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Pin usage on Sparkfun ESP8266 "Thing"(s)

The Sparkfun ESP8266 "Thing" (link to Sparkfun product description) has been around for a while now. It is just one of many ways to enjoy the ESP8266 chip.

I like the WiFi. I like the price. I've written more about why I like the Sparkfun ESP8266 "Thing", and how to get started with it.

The pins, and their usage

Many readers will, I suspect, be familiar with the Arduino.

The "ordinary" Arduino has an LED on "D13", on the Arduino's PCB. This can be handy, as many projects need at least one LED to display some status information.

But it also "limits" the wonderful flexibility of the device, by "confusing" the "purity" of the "theoretical" device. In a very small way, and quite worth the price, in my view, but it does.

The designers of many little boards like the Arduino, including the ESP8266 "Thing" choose to "limit" pins in ways like this. Sometimes the limitations are trivial, sometimes not so trivial.

This page is dedicated to describing the "limits" introduced in the design of the Sparkfun ESP8266 "Thing", Dev Board (product WRL-13711). (I hope one day to expand it to include the OTHER Sparkfun "Thing" (product DEV-13907). (In many cases, the same choices were made.)

I'm not an uber expert ESP8266 user... or even an uber expert Arduino user! "Pin" and signal names, as you read about them on the internet give me a BIG HEADACHE.

In what follows, if I say "D5", I mean "the thing" you would affect if you used "setmode(5,OUTPUT);"

If I say "BrdPin RX", I mean the pin on the Sparkfun ESP8266 "Thing", Dev Board (product WRL-13711), ver at 2/17, that is marked "RX" in the following:


While *I* am not an expert, you can access experts! Sparkfun themselves, of course, have some information of this nature on their site. (I only started this page because I find it a bit scattered and hard to use). There's more, and maybe better, in a page Sparkfun gives a link to. (That, note, is not specific to the Sparkfun product... I think it is more a "usual plan", which Sparkfun probably mostly followed... but maybe not in every detail?)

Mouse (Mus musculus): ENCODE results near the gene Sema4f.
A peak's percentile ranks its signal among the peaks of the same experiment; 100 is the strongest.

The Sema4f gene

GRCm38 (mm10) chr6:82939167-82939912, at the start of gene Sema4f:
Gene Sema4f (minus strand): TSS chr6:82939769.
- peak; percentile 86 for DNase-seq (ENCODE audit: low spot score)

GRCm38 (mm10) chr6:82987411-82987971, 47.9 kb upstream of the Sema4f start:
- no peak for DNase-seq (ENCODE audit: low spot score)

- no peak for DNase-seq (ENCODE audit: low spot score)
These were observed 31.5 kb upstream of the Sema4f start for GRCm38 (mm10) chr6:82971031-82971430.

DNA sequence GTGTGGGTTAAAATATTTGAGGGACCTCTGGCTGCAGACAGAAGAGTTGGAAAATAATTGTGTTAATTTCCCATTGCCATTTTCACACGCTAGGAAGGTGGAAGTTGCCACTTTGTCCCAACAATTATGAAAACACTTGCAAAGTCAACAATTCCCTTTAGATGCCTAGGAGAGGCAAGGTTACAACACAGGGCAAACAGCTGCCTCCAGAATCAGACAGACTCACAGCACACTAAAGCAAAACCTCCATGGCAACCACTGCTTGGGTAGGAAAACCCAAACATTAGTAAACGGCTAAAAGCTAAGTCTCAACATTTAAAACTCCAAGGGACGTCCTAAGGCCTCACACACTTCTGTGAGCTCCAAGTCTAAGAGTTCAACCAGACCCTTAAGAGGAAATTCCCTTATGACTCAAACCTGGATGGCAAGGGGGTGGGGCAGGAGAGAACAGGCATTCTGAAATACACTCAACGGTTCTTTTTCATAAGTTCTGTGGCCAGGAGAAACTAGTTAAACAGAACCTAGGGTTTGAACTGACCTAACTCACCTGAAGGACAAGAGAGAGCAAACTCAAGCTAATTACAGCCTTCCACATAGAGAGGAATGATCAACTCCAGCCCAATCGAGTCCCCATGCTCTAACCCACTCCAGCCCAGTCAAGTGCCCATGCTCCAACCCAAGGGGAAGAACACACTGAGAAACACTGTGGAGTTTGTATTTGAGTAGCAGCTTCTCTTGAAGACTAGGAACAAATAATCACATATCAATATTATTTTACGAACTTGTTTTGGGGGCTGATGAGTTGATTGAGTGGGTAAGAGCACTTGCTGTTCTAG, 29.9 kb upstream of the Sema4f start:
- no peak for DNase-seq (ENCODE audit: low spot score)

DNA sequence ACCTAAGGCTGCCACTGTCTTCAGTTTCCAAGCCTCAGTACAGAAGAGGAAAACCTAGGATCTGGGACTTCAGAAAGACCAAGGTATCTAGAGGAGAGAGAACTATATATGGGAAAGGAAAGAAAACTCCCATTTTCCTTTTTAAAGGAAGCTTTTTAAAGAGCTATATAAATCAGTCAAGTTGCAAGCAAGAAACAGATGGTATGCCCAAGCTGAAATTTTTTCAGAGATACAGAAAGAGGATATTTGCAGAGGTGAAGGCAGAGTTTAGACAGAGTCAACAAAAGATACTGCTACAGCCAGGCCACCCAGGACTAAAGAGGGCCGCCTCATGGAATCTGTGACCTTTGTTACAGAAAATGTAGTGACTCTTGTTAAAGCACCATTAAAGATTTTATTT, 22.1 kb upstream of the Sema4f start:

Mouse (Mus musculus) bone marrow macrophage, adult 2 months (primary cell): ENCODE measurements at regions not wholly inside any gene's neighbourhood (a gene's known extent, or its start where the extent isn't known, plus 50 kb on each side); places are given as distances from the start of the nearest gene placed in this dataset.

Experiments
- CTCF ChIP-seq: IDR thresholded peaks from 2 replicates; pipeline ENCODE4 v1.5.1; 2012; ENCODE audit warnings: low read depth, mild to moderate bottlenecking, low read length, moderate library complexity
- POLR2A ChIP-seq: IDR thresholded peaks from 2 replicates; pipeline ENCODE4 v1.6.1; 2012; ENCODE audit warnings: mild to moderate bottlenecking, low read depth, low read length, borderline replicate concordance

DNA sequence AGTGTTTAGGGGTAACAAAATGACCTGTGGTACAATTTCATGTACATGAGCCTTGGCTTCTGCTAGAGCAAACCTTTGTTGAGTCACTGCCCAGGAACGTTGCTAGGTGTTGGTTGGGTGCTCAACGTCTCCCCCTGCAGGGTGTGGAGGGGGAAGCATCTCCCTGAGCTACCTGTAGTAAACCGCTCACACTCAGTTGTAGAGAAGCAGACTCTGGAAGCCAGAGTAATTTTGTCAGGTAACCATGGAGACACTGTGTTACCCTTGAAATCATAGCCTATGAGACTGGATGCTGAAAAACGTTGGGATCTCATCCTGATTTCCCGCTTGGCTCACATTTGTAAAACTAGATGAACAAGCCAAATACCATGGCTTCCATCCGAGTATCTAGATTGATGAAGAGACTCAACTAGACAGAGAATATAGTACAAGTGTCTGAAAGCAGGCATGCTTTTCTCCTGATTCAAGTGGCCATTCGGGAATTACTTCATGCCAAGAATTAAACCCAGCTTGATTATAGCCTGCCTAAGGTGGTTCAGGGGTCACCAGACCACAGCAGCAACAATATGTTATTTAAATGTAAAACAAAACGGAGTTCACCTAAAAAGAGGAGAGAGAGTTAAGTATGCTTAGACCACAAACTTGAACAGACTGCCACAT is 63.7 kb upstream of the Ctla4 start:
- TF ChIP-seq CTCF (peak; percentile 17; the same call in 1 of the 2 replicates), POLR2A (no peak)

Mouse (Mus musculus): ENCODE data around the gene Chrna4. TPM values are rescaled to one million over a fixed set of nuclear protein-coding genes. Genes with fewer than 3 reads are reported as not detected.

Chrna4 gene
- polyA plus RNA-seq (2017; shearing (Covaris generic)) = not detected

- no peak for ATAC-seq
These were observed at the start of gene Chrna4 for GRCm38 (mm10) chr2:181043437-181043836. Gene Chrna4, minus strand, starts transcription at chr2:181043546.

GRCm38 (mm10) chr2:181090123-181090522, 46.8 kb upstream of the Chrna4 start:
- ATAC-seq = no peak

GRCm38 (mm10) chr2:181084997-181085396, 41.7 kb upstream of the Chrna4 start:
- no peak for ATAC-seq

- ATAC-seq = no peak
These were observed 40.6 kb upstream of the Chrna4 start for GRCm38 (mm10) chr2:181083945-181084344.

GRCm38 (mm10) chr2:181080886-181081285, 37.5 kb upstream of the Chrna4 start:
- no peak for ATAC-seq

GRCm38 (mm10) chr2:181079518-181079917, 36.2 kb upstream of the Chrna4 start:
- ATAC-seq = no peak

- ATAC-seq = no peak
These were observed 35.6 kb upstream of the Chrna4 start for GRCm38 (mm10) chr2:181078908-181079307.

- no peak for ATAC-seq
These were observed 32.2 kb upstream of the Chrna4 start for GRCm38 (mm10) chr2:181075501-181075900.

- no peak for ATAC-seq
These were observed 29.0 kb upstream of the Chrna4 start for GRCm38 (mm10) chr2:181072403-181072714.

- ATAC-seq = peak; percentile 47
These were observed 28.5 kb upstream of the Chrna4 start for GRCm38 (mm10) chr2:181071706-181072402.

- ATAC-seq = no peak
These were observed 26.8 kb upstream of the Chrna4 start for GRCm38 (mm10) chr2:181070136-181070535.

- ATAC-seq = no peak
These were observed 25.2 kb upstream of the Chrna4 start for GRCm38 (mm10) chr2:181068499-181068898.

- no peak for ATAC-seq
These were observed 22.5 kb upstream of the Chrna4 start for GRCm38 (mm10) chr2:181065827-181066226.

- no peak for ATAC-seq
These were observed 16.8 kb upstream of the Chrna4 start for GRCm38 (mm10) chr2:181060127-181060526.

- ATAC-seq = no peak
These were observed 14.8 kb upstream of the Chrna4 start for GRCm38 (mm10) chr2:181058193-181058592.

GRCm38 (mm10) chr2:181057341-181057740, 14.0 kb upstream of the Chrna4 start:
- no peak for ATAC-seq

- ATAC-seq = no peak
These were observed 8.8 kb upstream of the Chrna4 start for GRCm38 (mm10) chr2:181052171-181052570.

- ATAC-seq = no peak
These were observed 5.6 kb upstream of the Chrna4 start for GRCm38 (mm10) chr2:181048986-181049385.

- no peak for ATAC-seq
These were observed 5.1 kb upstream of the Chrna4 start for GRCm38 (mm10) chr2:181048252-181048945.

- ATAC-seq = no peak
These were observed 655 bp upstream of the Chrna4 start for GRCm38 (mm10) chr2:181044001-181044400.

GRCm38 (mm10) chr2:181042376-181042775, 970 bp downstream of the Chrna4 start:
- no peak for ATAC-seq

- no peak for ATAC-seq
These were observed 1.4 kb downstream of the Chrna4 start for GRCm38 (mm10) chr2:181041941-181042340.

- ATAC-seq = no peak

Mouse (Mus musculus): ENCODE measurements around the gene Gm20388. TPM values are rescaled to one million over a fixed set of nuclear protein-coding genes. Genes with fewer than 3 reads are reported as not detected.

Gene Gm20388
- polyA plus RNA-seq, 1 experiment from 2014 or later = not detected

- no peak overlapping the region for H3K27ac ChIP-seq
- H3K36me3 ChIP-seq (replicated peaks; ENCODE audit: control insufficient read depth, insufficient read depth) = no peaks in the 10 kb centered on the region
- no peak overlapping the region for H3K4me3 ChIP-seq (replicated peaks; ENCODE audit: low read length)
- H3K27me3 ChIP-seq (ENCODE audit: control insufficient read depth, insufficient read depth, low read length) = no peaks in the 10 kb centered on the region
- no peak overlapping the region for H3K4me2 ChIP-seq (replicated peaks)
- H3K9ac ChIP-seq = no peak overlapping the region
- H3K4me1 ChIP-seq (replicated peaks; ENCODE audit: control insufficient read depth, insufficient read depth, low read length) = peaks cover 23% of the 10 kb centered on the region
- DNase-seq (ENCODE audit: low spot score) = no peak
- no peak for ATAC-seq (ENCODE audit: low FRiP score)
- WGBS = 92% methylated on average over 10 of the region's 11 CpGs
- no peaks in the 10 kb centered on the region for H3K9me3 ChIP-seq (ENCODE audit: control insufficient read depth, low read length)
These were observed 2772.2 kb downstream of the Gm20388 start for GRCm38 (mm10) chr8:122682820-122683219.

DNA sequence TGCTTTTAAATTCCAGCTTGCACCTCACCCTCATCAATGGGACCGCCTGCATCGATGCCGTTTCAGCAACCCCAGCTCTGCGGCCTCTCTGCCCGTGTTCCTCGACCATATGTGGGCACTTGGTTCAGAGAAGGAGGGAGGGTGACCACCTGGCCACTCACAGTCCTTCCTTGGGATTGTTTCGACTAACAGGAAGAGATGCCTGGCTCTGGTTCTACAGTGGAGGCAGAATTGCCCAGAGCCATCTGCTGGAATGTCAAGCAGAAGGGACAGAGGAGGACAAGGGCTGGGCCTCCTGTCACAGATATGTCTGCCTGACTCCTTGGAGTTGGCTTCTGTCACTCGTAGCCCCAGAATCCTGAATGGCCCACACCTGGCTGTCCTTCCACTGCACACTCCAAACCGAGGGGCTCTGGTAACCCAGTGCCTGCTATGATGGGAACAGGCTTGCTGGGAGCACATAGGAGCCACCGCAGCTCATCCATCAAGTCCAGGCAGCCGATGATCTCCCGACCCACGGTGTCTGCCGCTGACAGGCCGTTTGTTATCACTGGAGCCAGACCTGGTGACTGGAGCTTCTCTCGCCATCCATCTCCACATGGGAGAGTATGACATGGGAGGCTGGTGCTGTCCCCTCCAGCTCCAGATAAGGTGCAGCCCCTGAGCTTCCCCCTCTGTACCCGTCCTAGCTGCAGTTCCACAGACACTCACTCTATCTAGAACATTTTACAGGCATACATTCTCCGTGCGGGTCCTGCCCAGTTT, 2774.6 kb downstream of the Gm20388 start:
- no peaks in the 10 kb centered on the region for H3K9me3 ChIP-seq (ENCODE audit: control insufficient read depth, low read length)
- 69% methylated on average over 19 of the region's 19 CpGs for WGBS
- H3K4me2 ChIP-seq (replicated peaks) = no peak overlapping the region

Right! Enough! Finally, and not complete...

How lines/ signals/ pins/ pads are used...

On The Sparkfun WRL-13711

D2, D14, D7, D8- 2/ 14/ TX/ RX: I really would be careful before using any of these "myself", as ordinary I/O lines, manipulated by one of my programs. I try to avoid using them. They (maybe) can be used... if you know what you are doing. D7 and D8 are used to "talk" to the board when programming it. The set of four may be dedicated to I2C comms... when you need it. (2 and 14 might be available for general I/O when you don't.)

D5- 5: This signal has an LED on it, in the Sparkfun board.

A0- ADC: This is where you connect analog inputs to he board. They should not be more than 1.0 volts.

D16- 16: This behaved a bit strangely when I tried to use it in some early projects. A third party shield PCB labels that line "EN", as in "Chip ENable"... but I suspect that the "EN" label may have been a scrap of a transfer from another project. Though my problems happening to be with that pin may be an indication otherwise. See also note below about "Deep Sleep".

D12, D13, D14, D15/ 12, 13, 14: For SPI signals MISO, MOSI, SCLK (SCL), CS, respectively, pp Sparkfun page. Also from the Sparkfun documentation: "The MISO, MOSI, SCLK, and SPI pins are hard-coded and can't be moved." But, I wonder, if you aren't using SPI, can you use those pins as general, un-"special in any way" I/O lines? (I think you can.) (Were the first to SPI signals named by someone who really hated lysdexics?

... and (an)other thing...s...

Putting chip to sleep...

The pin marked "/RST": From the Sparkfun page:

Deep Sleep

The ESP8266 has a pretty decent low-power sleep mode- operating
around 70uA. To put the ESP8266 to sleep,
use the ESP.deepSleep(<microseconds>) function.

       ESP.deepSleep(30000000); // Sleep 30 seconds

For it to wake itself back up, the ESP8266 requires an external
connection between pin 16 and its RST pin. Use the handy
"Sleep-EN" jumper to set this connection up.


More quotes (tweaked) from the Sparkfun page...

The ESP8266 should work with any I2C sensor you can throw at it-
just use the Wire library, and the same Wire API calls you're used
to. There are a few differences:

    Pin definition: The ESP2866 doesn't actually have any hardware
    I2C pins- those labeled on the Thing are the default, but you
    can actually use any two pins as SDA and SCL. Calling
    Wire.begin() will assume pins 2 and 14 are SDA and SCL, but
    you can manually set them to any other pin by calling
    Wire.begin([SDA], [SCL]).

That's it!....

For now. Comments, corrections, suggestions for more info that belongs on this page (please say "esp8266-pins.htm"!)... WELCOME!

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